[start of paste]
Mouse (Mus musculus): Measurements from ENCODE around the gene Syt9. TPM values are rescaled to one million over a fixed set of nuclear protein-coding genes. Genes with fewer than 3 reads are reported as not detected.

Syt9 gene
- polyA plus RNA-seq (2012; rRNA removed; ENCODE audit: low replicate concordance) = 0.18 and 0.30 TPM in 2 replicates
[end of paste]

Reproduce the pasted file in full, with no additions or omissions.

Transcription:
Mouse (Mus musculus): Measurements from ENCODE around the gene Syt9. TPM values are rescaled to one million over a fixed set of nuclear protein-coding genes. Genes with fewer than 3 reads are reported as not detected.

Syt9 gene
- polyA plus RNA-seq (2012; rRNA removed; ENCODE audit: low replicate concordance) = 0.18 and 0.30 TPM in 2 replicates